Commander in Chief

In a wider discussion of the media’s long-time idolization of John McCain, Glenn Greenwald made this very important point about the militarization of our culture.

If I could be granted one small wish about our political discourse, it would be that reporters and pundits would accept — as disappointing and unglorious as it is — that, under our Constitution and basic government design, people who aren’t in the military don’t have a “Commander-in-Chief.” The President isn’t your “commander,” and the “Commander-in-Chief” power, now synonymous in our political culture with “President,” is actually extremely limited (Art. II, Sec. 2: “The President shall be Commander in Chief of the Army and Navy of the United States, and of the Militia of the several States, when called into the actual Service of the United States”).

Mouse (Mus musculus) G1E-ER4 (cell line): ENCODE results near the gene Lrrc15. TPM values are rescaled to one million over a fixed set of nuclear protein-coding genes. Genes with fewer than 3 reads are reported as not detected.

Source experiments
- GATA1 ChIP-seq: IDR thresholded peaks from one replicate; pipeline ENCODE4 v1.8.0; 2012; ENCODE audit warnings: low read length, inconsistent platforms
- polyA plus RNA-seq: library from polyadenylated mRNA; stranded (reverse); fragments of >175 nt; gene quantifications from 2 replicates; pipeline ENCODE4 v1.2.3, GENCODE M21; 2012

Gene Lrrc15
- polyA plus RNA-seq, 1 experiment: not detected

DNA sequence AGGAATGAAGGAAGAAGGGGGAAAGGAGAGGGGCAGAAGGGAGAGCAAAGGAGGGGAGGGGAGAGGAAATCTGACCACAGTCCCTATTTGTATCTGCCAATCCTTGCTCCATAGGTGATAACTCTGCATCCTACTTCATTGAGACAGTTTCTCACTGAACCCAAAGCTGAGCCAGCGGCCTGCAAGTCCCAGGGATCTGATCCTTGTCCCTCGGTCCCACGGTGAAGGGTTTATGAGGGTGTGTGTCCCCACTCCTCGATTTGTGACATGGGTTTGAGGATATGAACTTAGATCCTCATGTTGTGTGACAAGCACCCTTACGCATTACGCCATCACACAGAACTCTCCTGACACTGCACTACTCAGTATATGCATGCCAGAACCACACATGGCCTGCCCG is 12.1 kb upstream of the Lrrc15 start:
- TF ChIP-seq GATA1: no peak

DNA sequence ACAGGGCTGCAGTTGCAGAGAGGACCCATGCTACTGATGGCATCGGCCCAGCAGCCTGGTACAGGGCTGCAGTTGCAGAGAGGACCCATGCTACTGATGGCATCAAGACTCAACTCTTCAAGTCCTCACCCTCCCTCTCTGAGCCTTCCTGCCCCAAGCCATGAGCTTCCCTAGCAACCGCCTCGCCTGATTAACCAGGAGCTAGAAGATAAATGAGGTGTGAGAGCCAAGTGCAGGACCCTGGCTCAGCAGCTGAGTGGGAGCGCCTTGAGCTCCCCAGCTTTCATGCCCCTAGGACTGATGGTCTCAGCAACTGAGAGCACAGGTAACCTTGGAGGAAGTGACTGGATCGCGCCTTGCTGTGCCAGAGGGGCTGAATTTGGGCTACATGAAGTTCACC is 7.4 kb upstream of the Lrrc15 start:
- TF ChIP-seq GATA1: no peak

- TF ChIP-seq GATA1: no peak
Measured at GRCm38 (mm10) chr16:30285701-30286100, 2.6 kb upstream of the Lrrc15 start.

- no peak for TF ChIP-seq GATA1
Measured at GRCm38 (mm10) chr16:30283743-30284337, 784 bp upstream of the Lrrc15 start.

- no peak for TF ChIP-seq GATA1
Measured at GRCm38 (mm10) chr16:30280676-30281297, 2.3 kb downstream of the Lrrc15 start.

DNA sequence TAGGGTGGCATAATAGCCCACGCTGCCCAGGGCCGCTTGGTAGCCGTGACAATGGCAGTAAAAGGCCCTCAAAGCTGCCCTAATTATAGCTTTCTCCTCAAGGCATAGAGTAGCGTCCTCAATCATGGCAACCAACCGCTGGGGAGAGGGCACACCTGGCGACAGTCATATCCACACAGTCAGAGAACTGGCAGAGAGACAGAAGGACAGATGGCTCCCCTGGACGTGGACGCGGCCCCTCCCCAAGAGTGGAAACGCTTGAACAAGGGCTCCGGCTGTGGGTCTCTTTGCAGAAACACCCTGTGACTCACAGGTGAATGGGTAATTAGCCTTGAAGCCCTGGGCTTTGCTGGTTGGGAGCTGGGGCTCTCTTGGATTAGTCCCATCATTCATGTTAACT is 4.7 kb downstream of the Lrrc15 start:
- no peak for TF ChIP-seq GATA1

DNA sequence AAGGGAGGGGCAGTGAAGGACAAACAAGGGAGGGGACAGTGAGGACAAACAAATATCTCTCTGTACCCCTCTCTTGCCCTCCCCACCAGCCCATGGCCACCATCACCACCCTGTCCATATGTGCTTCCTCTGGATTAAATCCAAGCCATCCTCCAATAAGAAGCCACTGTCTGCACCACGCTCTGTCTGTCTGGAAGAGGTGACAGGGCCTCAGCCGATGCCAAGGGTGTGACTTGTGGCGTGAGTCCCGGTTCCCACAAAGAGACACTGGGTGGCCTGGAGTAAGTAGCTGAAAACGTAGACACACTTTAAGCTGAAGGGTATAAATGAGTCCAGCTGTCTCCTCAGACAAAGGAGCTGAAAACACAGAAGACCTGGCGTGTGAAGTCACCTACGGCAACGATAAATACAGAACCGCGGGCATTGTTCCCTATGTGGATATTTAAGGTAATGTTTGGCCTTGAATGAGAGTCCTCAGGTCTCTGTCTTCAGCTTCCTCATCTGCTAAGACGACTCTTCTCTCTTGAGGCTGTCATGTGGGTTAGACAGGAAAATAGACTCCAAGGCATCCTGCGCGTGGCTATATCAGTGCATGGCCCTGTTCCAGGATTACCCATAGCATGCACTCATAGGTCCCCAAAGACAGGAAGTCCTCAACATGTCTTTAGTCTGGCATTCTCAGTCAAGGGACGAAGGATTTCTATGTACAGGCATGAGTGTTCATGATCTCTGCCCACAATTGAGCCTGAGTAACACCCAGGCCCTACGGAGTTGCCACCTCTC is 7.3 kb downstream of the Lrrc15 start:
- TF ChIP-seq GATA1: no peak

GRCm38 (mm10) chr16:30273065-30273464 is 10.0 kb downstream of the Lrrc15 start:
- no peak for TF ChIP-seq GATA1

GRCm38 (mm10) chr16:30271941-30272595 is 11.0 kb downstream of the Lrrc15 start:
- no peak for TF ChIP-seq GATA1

This endless festishization of “President as Our Commander-in-Chief” is one of those small but pernicious reflections of how militarized we’ve become, of how we are a society in a state of perpetual and endless war. And — though I don’t think there’s a strong complaint to be made that the media generally has been unfair to Barack Obama — this “Commander-in-Chief” fetish is also one of the principal causes of the ongoing media reverence for John S. McCain.